Indie Wednesday!!! And I am so excited to have Regan Claire on the blog today!!! She is going to give amazing insight into the process of world building. So if you are an aspiring author, this is a post that you really want to pay attention to! And don't forget to check out her fabulous book, Gathering Water!!!!
Thanks Rachel for having me today! My name is Regan Claire, another one of The Rebel Writers… You remember Caylie and Theresa, right?
If you don’t know who I am, and really you probably don’t, I recently published my first novel, Gathering Water. It’s a YA paranormal romance about a girl who discovers who she is, by discovering where she came from.
Enough about that, though. I’m really here to talk about world building. Annnd I LOVE world building. Well, most of the time I love it.
World Building. What is it, and how do you do it? I can’t speak for all authors, but world building is one of my favorite parts about writing. It’s as important to me as my main characters; after all, they are shaped by the world they live in, just as we are. It can take a lot of research, or just a little. Surprisingly, in my experience, the more realistic the world is, the more research that goes into it….
For example, there are two stories that I’m currently working on. One, a fairy-tale/fantasy book is based in a world that I created. It is not our world, or an alternate timeline, or anything. It is solely a product of my own imagination… and I barely had to do any research for it. Didn’t have to worry about getting things wrong, or misrepresenting anything. I’ve done a little research of similar era’s of similar technology, a little on proper horse care, but not that much. And, if I made up the riding animal, I could have made up the rules for it too. I didn’t, though, and just used a horse.
The other one is a prequel to Gathering Water, and it’s based in our world… in 1968. I’ve had to research outfits, and beer cans, news reports, laws and colleges. Why is that necessary? Because a great story is in the details. It’s in the mustard-stain on your shirt, the flickering street lamp, and the old man muttering over a newspaper nearby. But you need to know what type of shirt it is, what the street lamp looks like, and what the old man is reading that’s making him so upset to really get a feel for the world.
Here’s what I mean: I pulled my coat around me and shouldered past the lamplighter extinguishing the flickering gas-light of the lamp post with my head down, trying not to panic at the thought of my mother’s reaction to the stain on my brand-new white blouse. The sun had only just risen despite how late it was, and already an elderly gentleman was muttering about railway crossings as he flipped the page of his newspaper, clearly upset about the recent runaway carriage crashing into the train.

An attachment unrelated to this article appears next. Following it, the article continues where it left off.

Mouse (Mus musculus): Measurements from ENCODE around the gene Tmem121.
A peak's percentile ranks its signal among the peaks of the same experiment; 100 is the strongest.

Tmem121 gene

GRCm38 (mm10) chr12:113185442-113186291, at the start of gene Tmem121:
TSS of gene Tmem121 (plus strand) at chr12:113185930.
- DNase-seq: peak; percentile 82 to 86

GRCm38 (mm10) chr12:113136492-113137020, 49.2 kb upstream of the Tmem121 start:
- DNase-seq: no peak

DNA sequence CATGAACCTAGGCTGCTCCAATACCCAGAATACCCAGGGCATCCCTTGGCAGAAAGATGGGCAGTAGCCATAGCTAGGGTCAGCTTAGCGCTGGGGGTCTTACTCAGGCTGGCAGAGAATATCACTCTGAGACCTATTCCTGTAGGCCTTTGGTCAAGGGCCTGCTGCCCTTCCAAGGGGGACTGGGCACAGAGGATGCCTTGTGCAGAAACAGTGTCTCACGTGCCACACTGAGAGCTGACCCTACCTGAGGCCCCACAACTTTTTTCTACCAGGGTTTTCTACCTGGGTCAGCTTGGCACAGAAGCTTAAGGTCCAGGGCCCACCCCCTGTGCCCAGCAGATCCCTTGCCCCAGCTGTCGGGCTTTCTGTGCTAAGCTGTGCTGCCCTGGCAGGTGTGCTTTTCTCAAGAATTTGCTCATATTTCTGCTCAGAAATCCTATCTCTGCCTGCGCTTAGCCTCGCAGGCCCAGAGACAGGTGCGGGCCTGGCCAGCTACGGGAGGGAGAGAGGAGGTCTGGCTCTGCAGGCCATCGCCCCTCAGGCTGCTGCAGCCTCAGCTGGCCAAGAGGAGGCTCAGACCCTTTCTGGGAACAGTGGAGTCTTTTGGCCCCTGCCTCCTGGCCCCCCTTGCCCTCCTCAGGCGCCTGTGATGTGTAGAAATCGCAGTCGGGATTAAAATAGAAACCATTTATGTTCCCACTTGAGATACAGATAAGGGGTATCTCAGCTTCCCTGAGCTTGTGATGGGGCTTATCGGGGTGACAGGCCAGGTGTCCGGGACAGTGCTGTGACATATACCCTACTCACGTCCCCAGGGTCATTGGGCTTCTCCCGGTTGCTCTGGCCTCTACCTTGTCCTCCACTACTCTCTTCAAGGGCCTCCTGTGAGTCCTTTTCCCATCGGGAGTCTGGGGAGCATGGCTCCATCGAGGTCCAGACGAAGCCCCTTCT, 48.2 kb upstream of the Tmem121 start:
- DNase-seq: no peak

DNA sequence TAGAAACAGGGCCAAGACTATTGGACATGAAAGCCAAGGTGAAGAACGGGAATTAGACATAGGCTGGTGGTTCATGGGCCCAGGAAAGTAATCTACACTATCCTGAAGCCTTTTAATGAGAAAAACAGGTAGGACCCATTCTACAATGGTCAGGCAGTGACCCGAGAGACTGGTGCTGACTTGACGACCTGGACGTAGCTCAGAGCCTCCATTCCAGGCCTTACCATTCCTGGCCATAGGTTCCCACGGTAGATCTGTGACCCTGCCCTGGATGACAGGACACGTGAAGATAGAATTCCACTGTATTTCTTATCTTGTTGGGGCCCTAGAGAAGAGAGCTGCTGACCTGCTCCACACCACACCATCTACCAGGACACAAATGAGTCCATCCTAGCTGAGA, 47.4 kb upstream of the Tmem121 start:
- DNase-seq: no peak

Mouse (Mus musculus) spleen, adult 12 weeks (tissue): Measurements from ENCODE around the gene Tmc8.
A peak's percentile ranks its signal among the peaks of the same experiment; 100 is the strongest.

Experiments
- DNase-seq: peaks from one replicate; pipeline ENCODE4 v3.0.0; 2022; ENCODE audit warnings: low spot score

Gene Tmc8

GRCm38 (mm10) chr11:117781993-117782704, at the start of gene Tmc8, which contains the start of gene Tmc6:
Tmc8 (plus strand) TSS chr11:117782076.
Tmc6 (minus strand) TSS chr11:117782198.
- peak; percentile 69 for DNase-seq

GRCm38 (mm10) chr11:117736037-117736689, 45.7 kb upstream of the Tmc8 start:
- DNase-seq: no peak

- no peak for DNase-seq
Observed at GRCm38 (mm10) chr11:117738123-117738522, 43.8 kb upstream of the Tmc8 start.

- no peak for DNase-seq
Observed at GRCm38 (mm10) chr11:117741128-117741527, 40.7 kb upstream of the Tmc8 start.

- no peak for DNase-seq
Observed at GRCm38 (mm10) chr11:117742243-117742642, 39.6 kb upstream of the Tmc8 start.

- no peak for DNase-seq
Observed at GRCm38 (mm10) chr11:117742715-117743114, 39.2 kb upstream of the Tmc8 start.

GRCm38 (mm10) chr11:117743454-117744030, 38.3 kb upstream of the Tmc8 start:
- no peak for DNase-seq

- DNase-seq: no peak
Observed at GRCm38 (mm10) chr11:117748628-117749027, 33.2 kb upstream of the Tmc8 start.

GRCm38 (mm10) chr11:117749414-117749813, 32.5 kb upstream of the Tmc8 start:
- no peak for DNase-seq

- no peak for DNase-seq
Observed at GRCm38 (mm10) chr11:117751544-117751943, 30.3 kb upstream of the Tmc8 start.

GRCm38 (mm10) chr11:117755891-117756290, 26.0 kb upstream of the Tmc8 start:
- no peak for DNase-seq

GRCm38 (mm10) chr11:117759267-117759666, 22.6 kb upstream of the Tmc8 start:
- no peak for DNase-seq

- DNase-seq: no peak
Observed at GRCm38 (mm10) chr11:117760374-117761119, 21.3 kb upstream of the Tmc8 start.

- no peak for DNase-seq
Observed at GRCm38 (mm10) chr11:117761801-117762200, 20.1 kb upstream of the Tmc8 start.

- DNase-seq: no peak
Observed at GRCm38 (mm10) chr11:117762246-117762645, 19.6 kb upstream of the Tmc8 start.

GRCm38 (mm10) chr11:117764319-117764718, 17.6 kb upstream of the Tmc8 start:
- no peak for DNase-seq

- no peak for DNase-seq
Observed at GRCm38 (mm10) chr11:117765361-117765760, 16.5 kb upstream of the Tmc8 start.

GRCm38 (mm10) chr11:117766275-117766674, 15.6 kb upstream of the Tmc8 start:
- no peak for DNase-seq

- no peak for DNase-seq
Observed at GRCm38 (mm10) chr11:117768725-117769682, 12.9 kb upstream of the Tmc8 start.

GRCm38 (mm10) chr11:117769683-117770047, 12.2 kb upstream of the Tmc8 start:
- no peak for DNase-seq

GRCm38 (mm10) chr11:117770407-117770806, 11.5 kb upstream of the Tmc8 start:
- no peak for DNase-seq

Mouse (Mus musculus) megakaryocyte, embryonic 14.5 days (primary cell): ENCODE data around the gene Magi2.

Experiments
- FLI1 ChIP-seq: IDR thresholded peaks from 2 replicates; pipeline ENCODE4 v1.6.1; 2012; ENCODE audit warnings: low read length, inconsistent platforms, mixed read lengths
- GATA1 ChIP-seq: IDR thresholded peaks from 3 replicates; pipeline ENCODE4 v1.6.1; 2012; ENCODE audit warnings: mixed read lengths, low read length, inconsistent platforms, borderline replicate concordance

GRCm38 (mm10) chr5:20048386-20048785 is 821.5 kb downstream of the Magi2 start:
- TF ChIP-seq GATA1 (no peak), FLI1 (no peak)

As opposed to: I pulled my coat around me and stepped around the hobo sleeping beneath the white flickering light of the lamp post with my head down, trying not to panic at the thought of my mother’s reaction to the stain on my brand-new white halter. The sun had only just risen despite how late it was, and already an elderly gentleman was muttering about morality in the white house as he flipped the page of his newspaper, clearly upset about the Lewinsky scandal.
See? Do you? When do you think these two paragraphs are based? Did you notice a difference? Haha, sure you did. I could have left those two sentences without any world building; just a white shirt, a flickering light, and an old man muttering about the news. You wouldn’t have missed the extra information, but you wouldn’t have any clue when it was taking place either.
How do I create my worlds? Well, sometimes I start with my character. What’s he like? Then I work backwards. Why is my MC so closed-off to others? I know that his parents are from two different countries, maybe it’s because his mother’s homeland is very judgmental and he’s been persecuted because of his heritage. Why are they so distrustful of outsiders? Was there a war in the long past which still influences current mind-sets? Was it about resources, or religious beliefs, or something else entirely?
Sometimes it’s the story that jump-starts the world: Two races of beings, one is human and the other isn’t. The non-humans are hidden from the world, but where can they hide? In the ocean? Okay, so my setting needs to be by the water.
And sometimes… it’s the world that just pops into your head, unbidden, and the story follows. Either way, the world a story takes place in should be treated as its own character. Something that has a history, and a future, and quirks unique to it.
Of course, those are just jumping-off points. I could talk about the subject for days… but before I start boring you, I’m going to go ahead and sign off.
Well, after I tell you to check out my fellow Rebels at our new website (by clicking THIS link). And, of course, if you’re in the mood for a true ‘coming of age’ tale with a dash of humor and a pinch of sexy-surfers, then check out my book, Gathering Water. You know, if you want ;)
Oh oh oh, and… if you’re in the midst of writing your own book and want to know more about my process, or need a little help ironing out the details, feel free to PM me on Facebook!